Posts tagged ‘Royal of Laos’

October 29, 2013

William H. Sullivan, U.S. Ambassador to Volatile Laos and Iran, Is Dead at 90

William H. Sullivan, U.S. Ambassador to Volatile Laos and Iran, Is Dead at 90

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Published: October 28, 2013

William E. Sauro/The New York Times After being held prisoner, Mr. Sullivan became president of the American Assembly.

William H. Sullivan, a career diplomat who spent much of the 1960s and 1970s in volatile parts of the world — notably Laos, where he oversaw a secret bombing campaign, and Iran, where he was the last United States ambassador before militants took embassy employees hostage in November 1979 — died on Oct. 11 in Washington. He was 90.

He had been ill and in hospice care for many months, said his daughter Anne Sullivan, who confirmed the death.

Mr. Sullivan, a Navy gunnery officer in World War II whose ship, the U.S.S. Hambleton, was involved in the invasion of Normandy and the surrender of Japan, joined the Foreign Service in 1947 and spent the next several years moving through increasingly prominent State Department posts in Asia, Europe and the Middle East.

He worked under Ambassador Clare Boothe Luce in Rome. He was a close aide to the diplomat W. Averell Harriman during the Cuban missile crisis and talks with the Soviet Union about limits on nuclear testing. In 1973, he was a top adviser to Henry A. Kissinger during the Paris Peace Accords, which led to the United States’ withdrawal of troops from Vietnam.

These roles were in addition to his prominent and complicated turns as an ambassador in politically charged areas — first in Laos, then in the Philippines and, finally, in Iran. He was appointed by presidents of both parties.

In 1964, President Lyndon B. Johnson named Mr. Sullivan ambassador to Laos as tensions with neighboring Vietnam were rising there. Though Mr. Sullivan was a civilian, he oversaw a covert bombing campaign in Laos that targeted North Vietnamese forces traveling the Ho Chi Minh Trail. The bombings were conducted by the C.I.A., and Mr. Sullivan initially concealed them even from visiting members of Congress.

When lawmakers learned of the bombings in 1969, many questioned whether Mr. Sullivan and the executive branch had the authority and expertise to carry them out. An aid worker in Laos, Ronald J. Rickenbach, told a Senate subcommittee that many of the attacks appeared to be “indiscriminate bombing of population centers.”

Mr. Sullivan, who was called numerous times to testify before Congress, defended the covert bombings and insisted that his knowledge of Laos allowed him to monitor them closely and to minimize civilian casualties. He later said that civilian deaths rose after the military took control of the bombing campaign.

Mr. Sullivan left Laos in 1969 and spent much of the early ’70s as the deputy assistant secretary of state for East Asian and Pacific affairs. He worked closely with Mr. Kissinger in lengthy negotiations with North Vietnam that produced the Paris accords.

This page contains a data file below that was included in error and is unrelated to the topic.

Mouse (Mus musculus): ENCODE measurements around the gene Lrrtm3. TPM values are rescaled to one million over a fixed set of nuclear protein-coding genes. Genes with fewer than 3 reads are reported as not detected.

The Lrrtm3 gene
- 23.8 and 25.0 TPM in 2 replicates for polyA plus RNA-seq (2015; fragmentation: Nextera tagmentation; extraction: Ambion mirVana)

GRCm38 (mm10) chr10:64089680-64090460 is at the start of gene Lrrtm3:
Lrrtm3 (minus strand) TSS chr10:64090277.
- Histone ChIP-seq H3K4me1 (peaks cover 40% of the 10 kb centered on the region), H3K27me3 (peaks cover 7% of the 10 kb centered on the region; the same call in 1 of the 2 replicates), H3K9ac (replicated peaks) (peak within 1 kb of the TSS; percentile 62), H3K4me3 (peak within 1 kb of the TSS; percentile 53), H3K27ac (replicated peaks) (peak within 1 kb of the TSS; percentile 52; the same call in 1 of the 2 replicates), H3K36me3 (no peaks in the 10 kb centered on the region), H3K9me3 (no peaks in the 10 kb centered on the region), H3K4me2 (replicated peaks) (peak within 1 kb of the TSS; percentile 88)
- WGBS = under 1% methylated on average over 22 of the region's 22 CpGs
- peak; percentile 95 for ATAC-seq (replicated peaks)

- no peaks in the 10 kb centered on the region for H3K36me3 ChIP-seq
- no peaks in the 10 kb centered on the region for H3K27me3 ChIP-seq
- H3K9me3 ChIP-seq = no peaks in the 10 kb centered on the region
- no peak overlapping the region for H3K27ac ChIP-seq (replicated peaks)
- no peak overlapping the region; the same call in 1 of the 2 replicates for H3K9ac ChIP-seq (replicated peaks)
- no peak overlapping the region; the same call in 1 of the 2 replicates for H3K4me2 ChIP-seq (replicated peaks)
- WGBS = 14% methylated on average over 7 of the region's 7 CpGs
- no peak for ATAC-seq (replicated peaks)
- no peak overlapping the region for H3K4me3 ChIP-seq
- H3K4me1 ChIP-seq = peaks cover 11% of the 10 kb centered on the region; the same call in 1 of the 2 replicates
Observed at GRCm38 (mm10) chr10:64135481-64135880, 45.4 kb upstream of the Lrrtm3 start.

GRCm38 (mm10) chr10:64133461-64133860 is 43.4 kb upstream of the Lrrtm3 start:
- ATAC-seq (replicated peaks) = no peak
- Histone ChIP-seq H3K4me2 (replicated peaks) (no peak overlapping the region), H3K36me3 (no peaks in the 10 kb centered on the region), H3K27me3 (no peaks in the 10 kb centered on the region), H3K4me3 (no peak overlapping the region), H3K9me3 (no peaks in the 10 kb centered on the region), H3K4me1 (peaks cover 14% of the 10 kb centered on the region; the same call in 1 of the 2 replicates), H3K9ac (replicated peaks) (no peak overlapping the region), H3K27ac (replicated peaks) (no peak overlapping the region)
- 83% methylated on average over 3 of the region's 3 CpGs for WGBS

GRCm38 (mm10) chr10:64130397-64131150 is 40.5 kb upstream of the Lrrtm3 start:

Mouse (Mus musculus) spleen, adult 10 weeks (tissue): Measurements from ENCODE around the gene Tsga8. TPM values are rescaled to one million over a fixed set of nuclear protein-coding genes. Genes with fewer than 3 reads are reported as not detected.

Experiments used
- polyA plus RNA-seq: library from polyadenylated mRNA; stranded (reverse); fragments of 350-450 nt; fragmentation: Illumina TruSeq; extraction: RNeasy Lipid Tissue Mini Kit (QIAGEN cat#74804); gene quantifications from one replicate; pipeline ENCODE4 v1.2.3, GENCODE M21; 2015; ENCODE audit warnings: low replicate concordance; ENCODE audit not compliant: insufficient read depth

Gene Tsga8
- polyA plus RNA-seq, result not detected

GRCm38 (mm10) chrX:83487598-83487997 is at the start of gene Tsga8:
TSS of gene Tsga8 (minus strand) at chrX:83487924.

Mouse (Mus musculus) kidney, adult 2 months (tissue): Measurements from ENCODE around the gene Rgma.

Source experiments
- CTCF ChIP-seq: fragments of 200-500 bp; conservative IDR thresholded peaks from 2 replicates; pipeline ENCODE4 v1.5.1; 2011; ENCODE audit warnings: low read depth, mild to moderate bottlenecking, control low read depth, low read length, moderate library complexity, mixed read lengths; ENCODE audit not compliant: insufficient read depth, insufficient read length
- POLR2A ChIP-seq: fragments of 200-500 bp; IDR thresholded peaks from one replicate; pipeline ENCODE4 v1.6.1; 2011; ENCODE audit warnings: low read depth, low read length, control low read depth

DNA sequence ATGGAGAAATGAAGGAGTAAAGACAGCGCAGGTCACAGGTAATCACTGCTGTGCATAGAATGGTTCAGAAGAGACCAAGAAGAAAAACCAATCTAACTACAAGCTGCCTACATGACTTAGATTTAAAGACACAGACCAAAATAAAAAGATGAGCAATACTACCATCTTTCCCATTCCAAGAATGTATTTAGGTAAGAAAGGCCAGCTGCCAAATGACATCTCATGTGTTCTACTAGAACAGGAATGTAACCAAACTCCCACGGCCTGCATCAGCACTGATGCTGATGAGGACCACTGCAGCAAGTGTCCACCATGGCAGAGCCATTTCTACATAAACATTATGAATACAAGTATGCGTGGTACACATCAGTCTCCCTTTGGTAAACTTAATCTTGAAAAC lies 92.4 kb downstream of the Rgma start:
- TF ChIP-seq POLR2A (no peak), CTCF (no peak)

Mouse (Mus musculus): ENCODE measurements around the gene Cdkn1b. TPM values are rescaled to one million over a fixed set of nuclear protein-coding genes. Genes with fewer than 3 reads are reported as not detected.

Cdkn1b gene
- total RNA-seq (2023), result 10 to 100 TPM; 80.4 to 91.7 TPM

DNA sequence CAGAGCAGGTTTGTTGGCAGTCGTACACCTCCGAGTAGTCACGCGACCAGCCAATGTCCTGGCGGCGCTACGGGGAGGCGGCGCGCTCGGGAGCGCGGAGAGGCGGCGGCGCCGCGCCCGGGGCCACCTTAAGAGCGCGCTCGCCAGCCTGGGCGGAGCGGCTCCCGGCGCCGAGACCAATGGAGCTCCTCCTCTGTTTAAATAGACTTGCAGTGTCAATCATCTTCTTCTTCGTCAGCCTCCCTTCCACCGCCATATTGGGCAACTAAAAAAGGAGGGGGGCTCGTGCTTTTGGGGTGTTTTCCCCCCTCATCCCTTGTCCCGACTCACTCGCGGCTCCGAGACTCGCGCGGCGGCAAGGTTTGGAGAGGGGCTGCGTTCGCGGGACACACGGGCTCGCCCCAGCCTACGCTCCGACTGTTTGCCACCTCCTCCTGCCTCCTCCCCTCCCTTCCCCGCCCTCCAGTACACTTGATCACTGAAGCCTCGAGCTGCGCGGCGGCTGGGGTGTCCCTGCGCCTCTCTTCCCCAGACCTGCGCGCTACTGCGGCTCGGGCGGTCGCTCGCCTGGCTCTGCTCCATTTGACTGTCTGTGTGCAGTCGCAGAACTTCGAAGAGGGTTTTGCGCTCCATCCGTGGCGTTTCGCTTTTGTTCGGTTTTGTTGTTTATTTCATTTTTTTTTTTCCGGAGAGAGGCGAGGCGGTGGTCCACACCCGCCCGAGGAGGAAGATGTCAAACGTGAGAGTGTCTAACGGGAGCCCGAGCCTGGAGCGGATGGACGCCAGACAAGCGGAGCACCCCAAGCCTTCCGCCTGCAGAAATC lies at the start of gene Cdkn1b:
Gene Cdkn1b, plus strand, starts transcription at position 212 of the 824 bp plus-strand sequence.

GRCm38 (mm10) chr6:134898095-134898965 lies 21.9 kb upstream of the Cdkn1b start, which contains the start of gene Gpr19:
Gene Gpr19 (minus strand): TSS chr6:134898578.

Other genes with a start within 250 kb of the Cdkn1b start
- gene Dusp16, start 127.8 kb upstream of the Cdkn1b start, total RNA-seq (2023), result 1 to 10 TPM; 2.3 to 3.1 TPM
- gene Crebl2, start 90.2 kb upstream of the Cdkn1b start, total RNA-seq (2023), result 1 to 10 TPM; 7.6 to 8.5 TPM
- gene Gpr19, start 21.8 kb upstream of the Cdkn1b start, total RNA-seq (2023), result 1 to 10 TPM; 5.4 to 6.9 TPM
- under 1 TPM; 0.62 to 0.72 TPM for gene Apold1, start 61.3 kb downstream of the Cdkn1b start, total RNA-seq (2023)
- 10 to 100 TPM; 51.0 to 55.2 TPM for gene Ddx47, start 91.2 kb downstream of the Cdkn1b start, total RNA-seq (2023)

Even as Mr. Kissinger praised him for his assistance in Paris, it was disclosed that Mr. Sullivan had been one of 13 government officials and four journalists whose phones were wiretapped from 1969 to 1971 with the approval of President Richard M. Nixon. The stated goal was to halt leaks to the news media. Mr. Kissinger provided the list of those to be tapped; he later said that he did so only to prove that officials were not leaking information.

Also in 1973, President Nixon appointed Mr. Sullivan ambassador to the Philippines, where he negotiated with the government of President Ferdinand E. Marcos to handle the flow of refugees fleeing Vietnam and, later, to close two military bases. Four years later, in a move Mr. Sullivan said surprised him given his extensive experience in Southeast Asia, President Jimmy Carter named him ambassador to Iran. Within months after his arrival, a rebellion began growing against the government of Shah Mohammed Reza Pahlavi, whom the United States supported.

By the fall of 1978, debate was raging within the Carter administration over what to do about the volatile situation. Mr. Sullivan clashed with Zbigniew Brzezinski, the president’s national security adviser, and complained that the administration was unresponsive to his repeated requests for clear instructions. Some criticized Mr. Sullivan for not seeing the seriousness of the threat to the shah, and thus to American political interests in the country. He argued later that the shah could have preserved power in a new coalition had the White House been more responsive.

In February 1979, a month after the shah had fled, the United States Embassy in Iran was briefly overtaken by Iranian militants, and Mr. Sullivan and several other Americans were taken prisoner. The Iranian government quickly freed them, but the episode prompted Mr. Sullivan to begin reducing the number of United States government employees in Iran, to fewer than 100 from more than 1,000.

Mr. Sullivan’s exchanges with the White House became increasingly bitter. In a 1981 memoir, “Mission to Iran,” he recalled receiving “a most unpleasant and abrasive cable” that “contained an unacceptable aspersion upon my loyalty.”

“When I was told by telephone from the State Department that the insulting message had originated at the White House,” he wrote, “I thought that I no longer had a useful function to perform on behalf of the president in Tehran.”

He left Iran that spring and retired from government service later that year. On Nov. 4, 1979, Iranian militants scaled the walls of the United States Embassy compound and took 66 Americans hostage, holding 52 of them until January 1981. The United States has not had an ambassador in Iran since Mr. Sullivan left.

William Healy Sullivan was born on Oct. 12, 1922, in Cranston, R.I. His father, Joseph, was a dental surgeon, and his mother, the former Sabina Foley, was a schoolteacher. He received his undergraduate degree from Brown University and, in 1947, a master’s degree in international law and diplomacy jointly from Harvard and the Fletcher School at Tufts University.